With a low cost WiFi grid dish antenna, LNA and RTL-SDR dongle, any home user within the footprint of one of these weather satellites can receive and decode live images directly from the sky. Setting up a station is overall not too difficult, but it can be a bit fiddly with a number of steps to complete. Below is our comprehensive guide. We'll show how to set up a self contained Raspberry Pi based system with goestools (free), as well as a guide for the Windows PC software XRIT decoder (US$125).
We've attempted to make the tutorial as newbie friendly as possible, but we do need to assume basic RF knowledge (know what antennas, SDRs, coaxial, adapters etc are), basic Linux competency for the goestools tutorial (using the terminal, using nano text editor), and basic Windows competency for the XRIT decoder tutorial (unzipping, editing text files, running programs).
There are two fourth generation NOAA GOES satellites that are currently active, GOES-16 and GOES-17. These transmit HRIT signals, and also transmit shared data from the older third generation GOES 15, and Japanese Himiwari8 satellites. At the moment GOES-16 and GOES-17 are producing full disk images every 30 minutes, and close up "mesoscale" shots of the USA every ~15 minutes. GOES-16 (aka GOES-R) and GOES-17 (aka GOES-S) are also known as GOES-EAST and GOES-WEST respectively. At least one of these satellites can be received from North/South America, Canada, Alaska/Hawaii, New Zealand, Eastern Australia and some pacific islands.
There is also the older generation GOES-15 and GOES-14 which have been placed in standby orbits. These transmit LRIT signals which provide images at a slower rate.
There is also the Korean GK-2A (GEO-KOMPSAT-2A) satellite which is very similar to the GOES satellites. GK-2A covers countries like India, Asia, Australia, New Zealand and parts of Russia. Note that you may have previously heard of the COMS-1 satellite which used to cover this area. Since July 2019 COMS-1 was replaced by GK-2A. Unlike GOES, GK-2A images are encrypted. However it has been found that "sample" encryption keys found online in demo code work just fine.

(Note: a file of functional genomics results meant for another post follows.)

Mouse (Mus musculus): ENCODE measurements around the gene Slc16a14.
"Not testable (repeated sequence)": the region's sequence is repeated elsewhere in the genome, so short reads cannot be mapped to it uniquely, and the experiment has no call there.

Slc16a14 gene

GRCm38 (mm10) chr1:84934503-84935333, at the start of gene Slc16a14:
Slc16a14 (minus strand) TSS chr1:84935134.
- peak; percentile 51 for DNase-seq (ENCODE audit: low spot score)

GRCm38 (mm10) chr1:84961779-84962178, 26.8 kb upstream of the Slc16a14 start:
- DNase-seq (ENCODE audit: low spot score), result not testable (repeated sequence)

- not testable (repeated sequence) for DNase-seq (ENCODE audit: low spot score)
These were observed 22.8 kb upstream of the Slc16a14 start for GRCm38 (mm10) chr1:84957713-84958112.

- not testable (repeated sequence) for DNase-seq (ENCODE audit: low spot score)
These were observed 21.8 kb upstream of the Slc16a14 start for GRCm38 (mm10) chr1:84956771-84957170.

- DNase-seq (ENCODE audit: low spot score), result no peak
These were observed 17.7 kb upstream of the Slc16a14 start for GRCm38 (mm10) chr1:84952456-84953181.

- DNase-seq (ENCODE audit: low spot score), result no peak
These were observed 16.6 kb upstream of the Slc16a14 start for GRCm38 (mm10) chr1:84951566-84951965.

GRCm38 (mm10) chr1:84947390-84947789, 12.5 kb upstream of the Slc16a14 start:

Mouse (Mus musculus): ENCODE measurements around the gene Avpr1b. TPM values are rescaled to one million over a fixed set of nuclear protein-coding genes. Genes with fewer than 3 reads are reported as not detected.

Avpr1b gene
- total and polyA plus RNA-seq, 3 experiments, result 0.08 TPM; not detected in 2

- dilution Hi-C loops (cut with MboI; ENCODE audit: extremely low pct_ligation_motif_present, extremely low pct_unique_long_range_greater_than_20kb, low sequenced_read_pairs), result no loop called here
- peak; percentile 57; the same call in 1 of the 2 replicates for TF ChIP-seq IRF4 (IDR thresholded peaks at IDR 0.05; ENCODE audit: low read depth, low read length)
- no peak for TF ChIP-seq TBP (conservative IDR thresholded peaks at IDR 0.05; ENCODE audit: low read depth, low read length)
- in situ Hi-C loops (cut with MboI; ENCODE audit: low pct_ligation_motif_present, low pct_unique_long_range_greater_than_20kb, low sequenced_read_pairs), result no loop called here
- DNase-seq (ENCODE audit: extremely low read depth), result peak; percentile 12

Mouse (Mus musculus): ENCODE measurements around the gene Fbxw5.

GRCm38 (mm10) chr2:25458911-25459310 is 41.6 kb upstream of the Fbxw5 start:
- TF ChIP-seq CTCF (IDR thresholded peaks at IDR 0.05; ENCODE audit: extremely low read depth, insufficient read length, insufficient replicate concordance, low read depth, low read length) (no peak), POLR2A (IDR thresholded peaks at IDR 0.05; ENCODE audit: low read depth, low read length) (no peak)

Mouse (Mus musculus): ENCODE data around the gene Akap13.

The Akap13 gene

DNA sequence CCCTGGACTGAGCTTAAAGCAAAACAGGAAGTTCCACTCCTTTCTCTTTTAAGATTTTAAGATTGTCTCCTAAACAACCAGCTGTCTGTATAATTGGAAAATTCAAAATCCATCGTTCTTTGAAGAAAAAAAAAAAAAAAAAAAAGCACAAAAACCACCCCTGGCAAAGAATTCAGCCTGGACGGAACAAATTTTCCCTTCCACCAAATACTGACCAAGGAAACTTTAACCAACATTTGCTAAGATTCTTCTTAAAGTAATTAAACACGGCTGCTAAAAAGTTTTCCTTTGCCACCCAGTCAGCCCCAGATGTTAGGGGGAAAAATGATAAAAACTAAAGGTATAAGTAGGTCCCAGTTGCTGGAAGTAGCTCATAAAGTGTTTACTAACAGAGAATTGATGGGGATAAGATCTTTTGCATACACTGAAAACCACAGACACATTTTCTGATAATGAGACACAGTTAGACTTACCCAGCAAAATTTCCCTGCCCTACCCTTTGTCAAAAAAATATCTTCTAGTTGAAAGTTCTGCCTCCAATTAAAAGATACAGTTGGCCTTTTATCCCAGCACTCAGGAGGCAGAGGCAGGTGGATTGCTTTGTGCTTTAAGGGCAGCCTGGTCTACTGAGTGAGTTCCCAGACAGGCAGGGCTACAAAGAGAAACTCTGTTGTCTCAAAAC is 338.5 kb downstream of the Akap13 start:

GK-2A contains both LRIT and HRIT channels, but at the moment only the LRIT channel can be decoded with the currently available software. The LRIT channel sends full disk IR images every 10 minutes in 2200 x 2200 resolution. Compared to the 5424 x 5424 resolution GOES full disk images, this is smaller, but still large enough to be interesting.
Note that even if HRIT decoding is added by the current software, you would require an Airspy or other wideband SDR as the GK-2A HRIT signal bandwidth is 5 MHz. Also since the HRIT bandwidth is so wide, the signal strength is reduced, meaning that you'll need a larger dish. People who have received the HRIT signal note that a 3M+ sized dish seems to be required.
You might ask why bother receiving these satellite images directly, when you can get the exact same images from NOAA at https://www.star.nesdis.noaa.gov/GOES/index.php. Well, you might want to set up your own station to be independent from the internet, or you live in a remote location without internet, or maybe just for the fun and learning of it.